Joe Biden’s racist civil rights nominee, Part One

Featured image Kristen Clarke is Joe Biden’s choice to head the Civil Rights Division of the Justice Department. But Biden probably doesn’t know Clarke, so in a sense she is the choice of the radical BLM crowd, which demanded a similarly radical pick in exchange for Biden having had the audacity to pick a White male to run the DOJ. It’s no coincidence that Al Sharpton was quick to praise the selection »

It’s a sad day when the German chancellor has to lecture us about free speech

Featured image In the 1970s, my constitutional law professor, Gerald Gunther, was invited by the West German government to visit that country and to lecture on the American Constitution. Gunther and his family had fled Germany in the 1930s. When he returned home to California, Gunther commended the Germans as hosts and for what they were accomplishing as a society. However, he added that they still didn’t quite understand the importance of »

Remembering Gerry Marsden

Featured image Gerry Marsden died on January 3. He was the leader of “Gerry and the Pacemakers,” a prominent British band of the early to mid-1960s. I wrote at some length about Marsden in this post, called “Remembering Liverpool’s other British invasion band.” Marden’s obituaries have called Gerry and the Pacemakers the Beatles’ greatest early rivals. I don’t know whether Marsden’s band ever truly rivaled the Beatles, but the two groups were »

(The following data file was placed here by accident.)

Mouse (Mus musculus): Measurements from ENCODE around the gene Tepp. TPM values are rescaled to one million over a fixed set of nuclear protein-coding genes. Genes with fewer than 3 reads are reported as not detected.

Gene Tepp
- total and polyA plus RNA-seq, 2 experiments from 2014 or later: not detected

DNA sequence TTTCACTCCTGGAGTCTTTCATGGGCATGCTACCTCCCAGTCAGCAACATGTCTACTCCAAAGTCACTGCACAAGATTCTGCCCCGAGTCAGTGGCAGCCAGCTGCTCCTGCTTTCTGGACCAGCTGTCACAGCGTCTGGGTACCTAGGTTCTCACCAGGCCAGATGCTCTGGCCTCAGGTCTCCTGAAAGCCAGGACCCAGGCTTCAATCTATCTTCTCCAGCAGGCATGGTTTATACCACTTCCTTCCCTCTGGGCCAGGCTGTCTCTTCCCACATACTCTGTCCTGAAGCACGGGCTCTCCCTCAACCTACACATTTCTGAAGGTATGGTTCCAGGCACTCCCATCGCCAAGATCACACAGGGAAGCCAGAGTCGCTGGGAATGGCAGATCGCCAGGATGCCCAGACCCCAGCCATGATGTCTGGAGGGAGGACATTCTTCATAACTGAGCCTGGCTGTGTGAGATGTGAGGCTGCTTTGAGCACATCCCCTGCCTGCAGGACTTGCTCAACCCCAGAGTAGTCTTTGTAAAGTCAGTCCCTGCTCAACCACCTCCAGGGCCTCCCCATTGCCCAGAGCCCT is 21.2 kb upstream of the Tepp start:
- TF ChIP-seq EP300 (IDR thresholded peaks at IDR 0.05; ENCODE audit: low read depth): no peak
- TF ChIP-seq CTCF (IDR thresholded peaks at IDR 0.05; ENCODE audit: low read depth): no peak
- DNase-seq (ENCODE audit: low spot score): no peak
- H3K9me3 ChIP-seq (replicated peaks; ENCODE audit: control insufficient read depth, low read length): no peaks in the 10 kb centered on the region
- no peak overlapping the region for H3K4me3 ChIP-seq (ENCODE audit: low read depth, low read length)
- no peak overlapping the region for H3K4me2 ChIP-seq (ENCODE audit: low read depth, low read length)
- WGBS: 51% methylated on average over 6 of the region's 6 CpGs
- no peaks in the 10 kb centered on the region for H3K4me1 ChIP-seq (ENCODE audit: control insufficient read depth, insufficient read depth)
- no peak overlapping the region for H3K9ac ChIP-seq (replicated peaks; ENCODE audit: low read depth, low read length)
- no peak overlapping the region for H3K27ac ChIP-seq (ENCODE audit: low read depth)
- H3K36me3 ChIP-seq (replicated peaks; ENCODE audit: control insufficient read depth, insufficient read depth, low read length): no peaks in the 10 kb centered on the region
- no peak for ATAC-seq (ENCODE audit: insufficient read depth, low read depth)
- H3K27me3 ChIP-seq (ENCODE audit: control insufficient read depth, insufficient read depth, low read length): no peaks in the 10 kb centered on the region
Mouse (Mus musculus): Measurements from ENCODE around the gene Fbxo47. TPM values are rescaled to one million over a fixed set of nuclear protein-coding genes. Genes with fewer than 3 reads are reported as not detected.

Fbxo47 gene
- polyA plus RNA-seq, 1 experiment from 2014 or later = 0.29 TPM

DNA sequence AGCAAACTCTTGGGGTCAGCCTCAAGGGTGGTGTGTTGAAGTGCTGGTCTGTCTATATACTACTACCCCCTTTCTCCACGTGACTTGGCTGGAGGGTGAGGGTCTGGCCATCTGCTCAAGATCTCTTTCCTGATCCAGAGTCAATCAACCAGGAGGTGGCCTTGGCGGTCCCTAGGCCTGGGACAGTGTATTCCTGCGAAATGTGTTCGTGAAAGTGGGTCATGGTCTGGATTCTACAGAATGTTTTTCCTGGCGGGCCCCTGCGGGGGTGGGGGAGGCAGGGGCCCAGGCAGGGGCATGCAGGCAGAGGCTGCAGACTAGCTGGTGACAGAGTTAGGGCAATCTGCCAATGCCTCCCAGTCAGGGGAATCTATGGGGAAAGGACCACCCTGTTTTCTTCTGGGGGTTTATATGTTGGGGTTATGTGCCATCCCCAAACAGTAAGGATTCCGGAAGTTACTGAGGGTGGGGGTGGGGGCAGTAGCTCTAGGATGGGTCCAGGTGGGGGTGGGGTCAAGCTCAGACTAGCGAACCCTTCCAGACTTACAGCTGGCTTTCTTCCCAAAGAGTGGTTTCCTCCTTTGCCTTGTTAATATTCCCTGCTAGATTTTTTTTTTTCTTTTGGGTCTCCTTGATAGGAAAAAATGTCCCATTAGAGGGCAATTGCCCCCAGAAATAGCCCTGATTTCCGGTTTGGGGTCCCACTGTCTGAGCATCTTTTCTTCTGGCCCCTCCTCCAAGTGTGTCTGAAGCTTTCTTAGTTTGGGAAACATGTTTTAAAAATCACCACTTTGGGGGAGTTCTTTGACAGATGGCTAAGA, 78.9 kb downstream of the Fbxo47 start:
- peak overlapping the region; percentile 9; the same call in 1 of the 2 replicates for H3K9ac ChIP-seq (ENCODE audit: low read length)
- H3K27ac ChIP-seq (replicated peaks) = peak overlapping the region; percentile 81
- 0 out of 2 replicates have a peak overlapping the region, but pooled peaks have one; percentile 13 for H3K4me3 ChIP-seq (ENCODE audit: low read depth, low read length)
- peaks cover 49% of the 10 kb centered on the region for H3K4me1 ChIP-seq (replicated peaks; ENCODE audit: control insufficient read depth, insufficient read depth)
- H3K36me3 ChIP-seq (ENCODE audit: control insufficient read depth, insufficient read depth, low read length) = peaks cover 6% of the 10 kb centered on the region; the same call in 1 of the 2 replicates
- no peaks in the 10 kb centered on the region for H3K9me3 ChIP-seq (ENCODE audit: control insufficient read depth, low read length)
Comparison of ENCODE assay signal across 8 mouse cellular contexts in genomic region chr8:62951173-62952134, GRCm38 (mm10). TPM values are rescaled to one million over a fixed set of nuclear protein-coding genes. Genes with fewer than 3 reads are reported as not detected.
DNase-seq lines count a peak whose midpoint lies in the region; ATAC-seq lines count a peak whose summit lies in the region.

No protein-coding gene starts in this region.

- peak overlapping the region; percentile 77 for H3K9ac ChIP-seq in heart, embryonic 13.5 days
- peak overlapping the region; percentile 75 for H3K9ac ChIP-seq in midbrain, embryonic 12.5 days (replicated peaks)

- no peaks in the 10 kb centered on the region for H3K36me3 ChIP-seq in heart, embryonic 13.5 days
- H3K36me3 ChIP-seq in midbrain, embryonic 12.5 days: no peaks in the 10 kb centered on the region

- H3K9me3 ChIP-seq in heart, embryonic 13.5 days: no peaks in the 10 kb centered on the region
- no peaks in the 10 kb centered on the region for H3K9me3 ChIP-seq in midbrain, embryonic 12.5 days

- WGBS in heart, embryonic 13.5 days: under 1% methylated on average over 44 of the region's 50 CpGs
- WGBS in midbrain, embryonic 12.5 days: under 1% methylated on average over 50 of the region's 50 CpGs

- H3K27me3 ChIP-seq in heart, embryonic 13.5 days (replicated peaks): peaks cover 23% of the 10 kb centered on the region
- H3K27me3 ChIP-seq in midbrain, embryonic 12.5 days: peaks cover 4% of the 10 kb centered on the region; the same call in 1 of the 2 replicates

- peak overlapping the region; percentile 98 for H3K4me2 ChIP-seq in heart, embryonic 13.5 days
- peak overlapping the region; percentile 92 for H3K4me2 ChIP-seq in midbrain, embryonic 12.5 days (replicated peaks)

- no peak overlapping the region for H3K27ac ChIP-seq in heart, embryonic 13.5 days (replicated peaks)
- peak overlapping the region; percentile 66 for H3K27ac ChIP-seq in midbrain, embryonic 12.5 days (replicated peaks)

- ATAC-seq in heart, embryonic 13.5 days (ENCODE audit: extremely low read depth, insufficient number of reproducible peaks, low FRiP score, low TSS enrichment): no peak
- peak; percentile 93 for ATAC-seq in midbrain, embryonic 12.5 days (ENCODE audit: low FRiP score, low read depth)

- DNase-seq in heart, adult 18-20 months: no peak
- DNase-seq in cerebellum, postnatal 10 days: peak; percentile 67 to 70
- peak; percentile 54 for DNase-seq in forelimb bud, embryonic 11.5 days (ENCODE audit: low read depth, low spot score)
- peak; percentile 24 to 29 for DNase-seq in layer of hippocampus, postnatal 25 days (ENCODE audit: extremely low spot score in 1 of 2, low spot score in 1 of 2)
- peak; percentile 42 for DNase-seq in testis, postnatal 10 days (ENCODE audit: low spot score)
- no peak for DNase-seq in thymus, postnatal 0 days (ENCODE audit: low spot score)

Biden plans to reverse Trump policy on release of vaccine

Featured image President-elect Biden intends to release nearly every available dose of Wuhan coronavirus vaccine to the states. This is a reversal of President Trump’s policy, which was to hold back doses of the vaccine to make sure there is enough for people who receive a first shot to get a second one within the recommended period (21 days or 28 days, depending on the vaccine in question). Is this a good »

The Trump DOJ’s exemplary record on civil rights [UPDATED]

Featured image Friday was my friend Eric Dreiband’s last day as Assistant Attorney General for Civil Rights. Eric will take the rest of the month off and then return to private practice. Eric accomplished a lot in his two years and two months in charge of the Civil Rights Division. Some of the Division’s accomplishments under Eric’s leadership are set forth in this DOJ announcement. Eric defended the Trump administration’s record on »

California Dreaming

Featured image My conservative cousin from New York moved to California a few years ago — in other words, out of the frying pan and into the fire when it comes to state governance. He reports on the effort to recall California Governor Gavin Newsom: Today I received in the mail a request from the California Republican Party to sign an enclosed petition to recall Governor Gavin Newsom. Together with my wife, »